WHO KILLED CUSTER?

Neal Pollard

There’s quite the controversy over who killed General George Custer at the Battle of Little Big Horn in Montana on June 25, 1876. There is even a book by the title, “Who Killed Custer?,” authored by Bruce Brown. There are so many mysterious and hard-to-document events that made up this notorious battle that symbolizes the “Indian Wars” of the late 1800s.  Brown, analyzing eye witness accounts, gives an interesting top three suspect list:  (1) an Oglala Sioux warrior named White Cow bull, shooting him near the beginning of the battle, (2) Custer himself, committing suicide as he dashed away from the battlefield near the battle’s end on his horse Victory, and (3) Brave Bear, a Southern Cheyenne warrior, given the honorary title of “Custer’s Killer” at an Indian council in 1909 (www.astonisher.com/archives).  About ten years ago, the Helena Independent Record revealed the long-circulated, but secret oral history of the Northern Cheyenne Indian storytellers, crediting a woman, Buffalo Calf Trail Woman, for striking the fatal blow (helenair.com).

It is fitting that a man surrounded by so much controversy and whose reputation and achievements are incredibly enigmatic would have such a mysterious cloud hanging over his death. His killer is upheld by many as a tangible standard-bearer of justice and righteous revenge. For others, it is simply a matter of historical fascination.  There are even those who lamented his death, as the brash and rash Custer was widely viewed as a “war hero” by his U.S. contemporaries in the years immediately following his death. Yet, one thing we know for sure.  Custer was killed.  Two fatal bullet wounds loudly testify.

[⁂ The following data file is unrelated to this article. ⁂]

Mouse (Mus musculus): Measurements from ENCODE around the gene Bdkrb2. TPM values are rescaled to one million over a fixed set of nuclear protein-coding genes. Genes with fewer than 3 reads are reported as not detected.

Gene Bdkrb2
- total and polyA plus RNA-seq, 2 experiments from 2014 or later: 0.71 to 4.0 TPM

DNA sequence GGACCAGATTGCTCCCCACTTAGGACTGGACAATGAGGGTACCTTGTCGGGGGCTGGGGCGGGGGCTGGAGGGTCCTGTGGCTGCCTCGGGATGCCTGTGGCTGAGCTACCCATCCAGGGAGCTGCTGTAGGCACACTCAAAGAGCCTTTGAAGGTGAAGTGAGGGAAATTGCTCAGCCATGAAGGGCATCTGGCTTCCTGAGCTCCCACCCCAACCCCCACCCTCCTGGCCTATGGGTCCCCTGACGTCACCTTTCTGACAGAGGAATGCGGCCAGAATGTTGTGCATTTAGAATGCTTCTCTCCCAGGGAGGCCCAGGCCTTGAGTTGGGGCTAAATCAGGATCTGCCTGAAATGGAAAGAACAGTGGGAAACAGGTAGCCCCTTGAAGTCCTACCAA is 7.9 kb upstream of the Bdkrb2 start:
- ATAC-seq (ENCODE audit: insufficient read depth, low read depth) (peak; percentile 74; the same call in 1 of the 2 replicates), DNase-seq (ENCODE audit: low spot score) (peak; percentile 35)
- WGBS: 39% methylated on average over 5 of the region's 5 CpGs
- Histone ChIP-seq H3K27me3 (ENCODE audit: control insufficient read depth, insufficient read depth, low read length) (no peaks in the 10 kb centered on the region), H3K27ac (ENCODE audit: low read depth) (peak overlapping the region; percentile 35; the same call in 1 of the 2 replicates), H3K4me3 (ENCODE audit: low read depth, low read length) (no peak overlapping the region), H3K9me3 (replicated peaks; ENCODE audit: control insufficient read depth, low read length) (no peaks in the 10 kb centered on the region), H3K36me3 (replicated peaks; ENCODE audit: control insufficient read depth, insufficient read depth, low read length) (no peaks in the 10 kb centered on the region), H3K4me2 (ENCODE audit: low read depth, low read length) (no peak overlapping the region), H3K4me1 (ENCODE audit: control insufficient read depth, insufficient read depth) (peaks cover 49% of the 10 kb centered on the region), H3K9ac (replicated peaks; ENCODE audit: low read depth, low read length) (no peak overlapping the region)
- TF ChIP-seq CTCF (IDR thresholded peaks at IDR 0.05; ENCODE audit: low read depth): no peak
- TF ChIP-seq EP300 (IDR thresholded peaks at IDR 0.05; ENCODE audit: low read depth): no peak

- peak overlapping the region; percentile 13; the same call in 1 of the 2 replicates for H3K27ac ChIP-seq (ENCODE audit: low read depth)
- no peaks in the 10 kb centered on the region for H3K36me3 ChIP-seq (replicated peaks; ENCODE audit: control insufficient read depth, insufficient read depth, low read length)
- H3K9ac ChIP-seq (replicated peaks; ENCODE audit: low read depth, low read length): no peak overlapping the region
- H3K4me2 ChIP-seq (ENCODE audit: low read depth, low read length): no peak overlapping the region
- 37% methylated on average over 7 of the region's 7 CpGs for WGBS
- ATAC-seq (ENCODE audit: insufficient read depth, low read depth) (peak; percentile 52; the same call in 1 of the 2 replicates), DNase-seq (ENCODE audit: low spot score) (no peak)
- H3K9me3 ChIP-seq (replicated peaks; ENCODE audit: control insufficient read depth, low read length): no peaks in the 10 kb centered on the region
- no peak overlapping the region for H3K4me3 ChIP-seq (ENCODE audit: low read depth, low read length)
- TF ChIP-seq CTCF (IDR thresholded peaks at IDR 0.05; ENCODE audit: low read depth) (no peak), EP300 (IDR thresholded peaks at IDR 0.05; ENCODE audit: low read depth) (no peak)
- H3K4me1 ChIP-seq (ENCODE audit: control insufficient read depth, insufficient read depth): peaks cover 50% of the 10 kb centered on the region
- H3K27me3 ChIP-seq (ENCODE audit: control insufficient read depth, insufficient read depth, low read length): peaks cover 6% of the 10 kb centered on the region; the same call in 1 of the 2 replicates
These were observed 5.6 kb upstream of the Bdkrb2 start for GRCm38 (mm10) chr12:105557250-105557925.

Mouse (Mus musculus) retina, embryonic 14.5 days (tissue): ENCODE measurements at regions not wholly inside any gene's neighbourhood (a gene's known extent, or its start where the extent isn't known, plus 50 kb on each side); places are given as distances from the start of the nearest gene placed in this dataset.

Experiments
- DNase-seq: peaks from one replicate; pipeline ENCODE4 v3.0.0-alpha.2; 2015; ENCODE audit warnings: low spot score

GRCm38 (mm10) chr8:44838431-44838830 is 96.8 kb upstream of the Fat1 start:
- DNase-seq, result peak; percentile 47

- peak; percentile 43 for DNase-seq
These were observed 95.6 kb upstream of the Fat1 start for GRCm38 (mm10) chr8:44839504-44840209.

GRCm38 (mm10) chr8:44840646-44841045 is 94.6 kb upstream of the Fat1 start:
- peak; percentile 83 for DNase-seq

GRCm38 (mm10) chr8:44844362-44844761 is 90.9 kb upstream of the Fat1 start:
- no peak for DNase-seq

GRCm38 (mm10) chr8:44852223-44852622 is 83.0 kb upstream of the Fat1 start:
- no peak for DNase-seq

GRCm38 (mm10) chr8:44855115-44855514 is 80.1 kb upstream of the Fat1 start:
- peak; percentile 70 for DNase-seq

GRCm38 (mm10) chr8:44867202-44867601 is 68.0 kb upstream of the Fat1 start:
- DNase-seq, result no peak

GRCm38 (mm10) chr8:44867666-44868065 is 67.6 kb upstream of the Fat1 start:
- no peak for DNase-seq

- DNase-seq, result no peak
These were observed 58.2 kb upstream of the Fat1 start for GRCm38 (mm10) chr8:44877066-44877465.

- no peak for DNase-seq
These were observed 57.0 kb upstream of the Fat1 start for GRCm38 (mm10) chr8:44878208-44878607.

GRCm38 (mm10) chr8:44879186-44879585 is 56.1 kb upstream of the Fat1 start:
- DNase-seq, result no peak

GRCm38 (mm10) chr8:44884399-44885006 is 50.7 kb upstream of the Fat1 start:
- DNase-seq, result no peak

There is another mystery, one with far weightier and eternal implications.  Who killed Jesus?  He is the most enigmatic figure in human history.  He was viewed contemptuously as a blasphemer and traitor by the religious leaders of His day. He was viewed with depraved indifference by the masses who switched from adoration to execration in a matter of days.  He is viewed even more diversely today, 2000 years after He died on the cross.  The power and proof of the resurrection is a matter to write about another day (see, for example, https://www.christiancourier.com/articles/644-resurrection-literal-or-merely-symbolic).

But, there is another vital question surrounding the death of Jesus.  Who was really responsible?

  • Was it the devil? Yes!
  • Was it the Jewish leaders? Yes!
  • Was it the onlookers that day? Yes!
  • Was it Pilate? Yes!
  • Was it the Roman soldiers? Yes!
  • Was it God? Yes!
  • Was it you and me? Yes!

How could all of these be mutually responsible for the death of Christ? There is no controversy.  The devil desired Jesus’ death, through which he longed to defeat the Lord’s purpose (cf. Gen. 3:15; Rev. 12:4ff). In this, he failed (Heb. 2:14). The people that day were instruments in the hands of God, who accomplished His eternal plan of salvation through Christ’s death, burial, and resurrection (Acts 2:23; 3:18; etc.). We are responsible because we sin (Rom. 4:25) and He had to be made sin for us (2 Co. 5:21). The good news is that the death of Jesus was not the defeat of God’s plan. It accomplished the plan.  However, for the plan to be effective, we must properly respond to it.  The fact of His death does nothing for us, if we do not respond to it the way Scripture tells us to.  Thus, there is a much more important question than, “Who killed Jesus?” It is, “Who will follow Jesus?”

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